Another interesting part of Doef’s story is their eco-friendly pest control involving growing eggplants. According to Deborah O'Connell of the Grower Talks article, "Using Plants to Fight Pests," eggplants are grown as an eco-friendly way to manage whitefly populations in contained environments like greenhouses. Eggplants act as trap plants, luring whiteflies away from the tomatoes, peppers, beans and cucumbers that the vegetable greenhouse growers in Alberta grow. Doef’s doesn’t raise enough eggplant to sell them commercially, so they need a smaller market to sell what Eileen calls “their odds & sods.” Farmers’ Markets create this opportunity for them. And what that means for us as consumers, is that we get to experience more variety.

The Mallow Fellow's marshmallow treats
Jewels By Amy's sets

Some businesses use farmers’ markets, not just as a way of selling individual products to market shoppers, but as a way of breaking into the profitable niche market of wedding planning. It allows them the opportunity to take their selling up a level,
Violet Chocolate Wedding Truffles
while not taking on the financial risk of opening their own store-front. Two vendors from The Southwest Edmonton Farmers’ Market create items that are used as party favours for wedding receptions. The Mallow Fellow creates custom-flavoured, custom-coloured marshmallow treats for reception place settings. Rebecca, of the Violet Chocolate Company, creates decadent and spectacularly beautiful chocolate truffles for the same purpose. Yet another vendor, Jewels By Amy, creates necklace, earring & bracelet sets for brides and bridesmaids, custom created to suit the dress colours and tastes of the wedding party. The markets are used as an ordering and pick-up place, saving them delivery time and saving them having to use their own homes as places of business.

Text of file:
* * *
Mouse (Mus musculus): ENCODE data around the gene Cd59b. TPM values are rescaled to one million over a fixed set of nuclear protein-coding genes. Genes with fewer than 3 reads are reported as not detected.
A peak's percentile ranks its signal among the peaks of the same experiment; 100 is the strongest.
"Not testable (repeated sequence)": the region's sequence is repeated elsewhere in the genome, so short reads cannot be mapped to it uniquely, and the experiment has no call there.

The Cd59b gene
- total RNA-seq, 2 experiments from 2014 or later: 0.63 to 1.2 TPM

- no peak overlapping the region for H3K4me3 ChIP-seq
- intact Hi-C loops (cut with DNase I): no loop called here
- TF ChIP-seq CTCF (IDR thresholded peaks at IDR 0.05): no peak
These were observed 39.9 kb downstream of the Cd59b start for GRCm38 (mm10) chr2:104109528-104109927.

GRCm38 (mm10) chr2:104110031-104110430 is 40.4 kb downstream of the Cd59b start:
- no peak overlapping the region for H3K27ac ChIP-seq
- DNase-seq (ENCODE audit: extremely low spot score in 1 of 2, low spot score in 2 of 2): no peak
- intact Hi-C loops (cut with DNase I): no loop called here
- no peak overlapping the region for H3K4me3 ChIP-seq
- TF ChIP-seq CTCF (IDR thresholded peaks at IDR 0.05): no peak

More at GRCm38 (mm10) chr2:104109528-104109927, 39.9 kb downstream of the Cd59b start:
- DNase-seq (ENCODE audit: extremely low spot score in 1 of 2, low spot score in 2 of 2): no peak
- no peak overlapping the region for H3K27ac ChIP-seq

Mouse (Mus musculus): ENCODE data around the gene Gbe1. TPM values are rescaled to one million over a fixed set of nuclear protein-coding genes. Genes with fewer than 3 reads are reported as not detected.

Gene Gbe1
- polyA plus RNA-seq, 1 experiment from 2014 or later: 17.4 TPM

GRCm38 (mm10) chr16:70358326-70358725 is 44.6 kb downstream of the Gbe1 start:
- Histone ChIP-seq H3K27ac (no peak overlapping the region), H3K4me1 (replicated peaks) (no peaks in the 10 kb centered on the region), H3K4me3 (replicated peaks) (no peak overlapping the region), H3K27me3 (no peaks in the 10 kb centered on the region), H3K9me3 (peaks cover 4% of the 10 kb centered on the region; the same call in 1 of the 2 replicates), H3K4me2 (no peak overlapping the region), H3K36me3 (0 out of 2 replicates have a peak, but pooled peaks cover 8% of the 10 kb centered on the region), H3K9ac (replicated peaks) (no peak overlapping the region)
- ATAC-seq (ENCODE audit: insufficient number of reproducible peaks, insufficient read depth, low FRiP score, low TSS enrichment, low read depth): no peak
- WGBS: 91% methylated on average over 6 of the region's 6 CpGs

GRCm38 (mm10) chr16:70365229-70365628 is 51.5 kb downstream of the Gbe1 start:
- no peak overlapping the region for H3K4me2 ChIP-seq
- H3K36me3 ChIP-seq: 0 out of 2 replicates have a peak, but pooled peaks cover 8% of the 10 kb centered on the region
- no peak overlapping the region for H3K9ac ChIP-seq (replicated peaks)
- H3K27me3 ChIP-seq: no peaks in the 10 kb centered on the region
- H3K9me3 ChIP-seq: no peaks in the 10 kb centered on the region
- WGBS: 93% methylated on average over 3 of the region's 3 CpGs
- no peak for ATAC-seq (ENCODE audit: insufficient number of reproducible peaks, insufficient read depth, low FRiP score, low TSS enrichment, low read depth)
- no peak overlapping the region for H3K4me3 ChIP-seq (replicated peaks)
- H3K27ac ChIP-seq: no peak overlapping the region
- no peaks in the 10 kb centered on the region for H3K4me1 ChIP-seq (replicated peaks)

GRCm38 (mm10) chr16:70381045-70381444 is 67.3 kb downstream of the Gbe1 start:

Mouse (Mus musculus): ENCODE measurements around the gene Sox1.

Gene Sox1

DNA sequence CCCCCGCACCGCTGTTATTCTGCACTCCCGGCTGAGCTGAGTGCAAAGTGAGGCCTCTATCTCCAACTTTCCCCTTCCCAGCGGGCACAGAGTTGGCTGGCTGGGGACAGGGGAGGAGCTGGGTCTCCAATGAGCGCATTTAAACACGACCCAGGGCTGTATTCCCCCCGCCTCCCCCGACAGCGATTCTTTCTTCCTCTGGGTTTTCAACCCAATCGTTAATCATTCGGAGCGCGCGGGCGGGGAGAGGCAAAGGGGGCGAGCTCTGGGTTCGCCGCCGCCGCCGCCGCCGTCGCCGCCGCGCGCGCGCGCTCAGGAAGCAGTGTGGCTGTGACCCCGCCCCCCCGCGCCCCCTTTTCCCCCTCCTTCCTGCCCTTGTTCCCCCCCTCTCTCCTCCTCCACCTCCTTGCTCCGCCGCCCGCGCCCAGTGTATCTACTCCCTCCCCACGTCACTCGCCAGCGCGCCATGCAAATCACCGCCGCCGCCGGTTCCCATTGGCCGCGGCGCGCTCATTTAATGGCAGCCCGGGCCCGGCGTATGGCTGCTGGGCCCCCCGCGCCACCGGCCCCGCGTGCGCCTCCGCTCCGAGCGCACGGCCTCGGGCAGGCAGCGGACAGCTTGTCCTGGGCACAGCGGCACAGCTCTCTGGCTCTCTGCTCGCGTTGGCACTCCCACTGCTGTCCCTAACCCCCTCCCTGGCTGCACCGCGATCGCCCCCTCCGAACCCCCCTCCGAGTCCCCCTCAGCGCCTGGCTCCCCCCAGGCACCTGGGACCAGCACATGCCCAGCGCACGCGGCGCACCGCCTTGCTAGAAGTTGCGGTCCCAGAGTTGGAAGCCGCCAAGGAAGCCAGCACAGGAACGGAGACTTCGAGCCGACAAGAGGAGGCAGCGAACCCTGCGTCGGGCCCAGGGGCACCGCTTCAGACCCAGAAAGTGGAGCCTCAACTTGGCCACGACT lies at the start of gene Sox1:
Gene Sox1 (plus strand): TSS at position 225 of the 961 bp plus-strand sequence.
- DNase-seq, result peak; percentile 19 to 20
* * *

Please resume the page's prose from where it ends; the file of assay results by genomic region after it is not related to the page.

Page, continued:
Evangeline of El Mercado Tortillas (on right)
Farmers markets, like our Southwest Edmonton Farmers' Market, can be incubators of sorts for businesses that want to start off small, test the waters, get immediate feedback on their products, have an agreeable audience for the reworking of their products or ideas, build a customer base and then grow big, moving into a larger store once they’re ready. El Mercado Tortillas is a good example. Evangeline Lopez began her business supplying some restaurants like Tres Carnales and the Southwest Edmonton Farmers’ Market with her authentic Mexican corn tortillas. Part way through the season, she realized that she had made a big enough name for herself so that there was a large demand for her product that would involve stepping up her production. Now her tortillas are found in many South and Central American grocery stores, like Mi Casa Market, Tienda Salvadorena, Paraiso Tropical, Argyll Foods Tienda Latina and places like Acme Meat Market, the Italian Centre Shop and Gluten Free Mart… all here in Edmonton.

For any businesses wanting to follow this route, there is a lot of support. Alberta Agriculture has a Market Development Team that works with people across the province to help them meet their ultimate goal of getting into a larger retail store. As Eileen says, many of the big chains are “looking for products that are retail ready” and Alberta Agriculture is ready to help a vendor get to that stage:
  • Darcy Peters (780-638-4756) has a lot of experience getting growers, farmers and food producers into grocery stores. Save On Foods is an excellent example of a large-scale chain that is actively searching out local produce, meats & value-added foods for its shelves and aisles. Darcy can help coach you through that process, teaching you about the requirements of stepping up that production and giving tips and tricks about what the large store buyers are looking for. 
  • Nicole Schroth (780-643-1003) specializes in helping vendors get their produce, meat and products into the food service industry… from restaurants through to institutions (like Northlands).
Farmers’ Markets play an essential role in the health of our local food system and, lucky for us all, they are on the rise. The 2010-11 Alberta season saw 104 markets spread across the province. As of last year, that number had increased dramatically to 131 markets. The support is out there. We are all becoming more consumer savvy… we know where to get good quality, locally produced goods, we know how to vote with our dollar and support the local economy, and we are starting to see the impact of the decisions we make about where and how we shop.

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Contributed by Sheri Hendsbee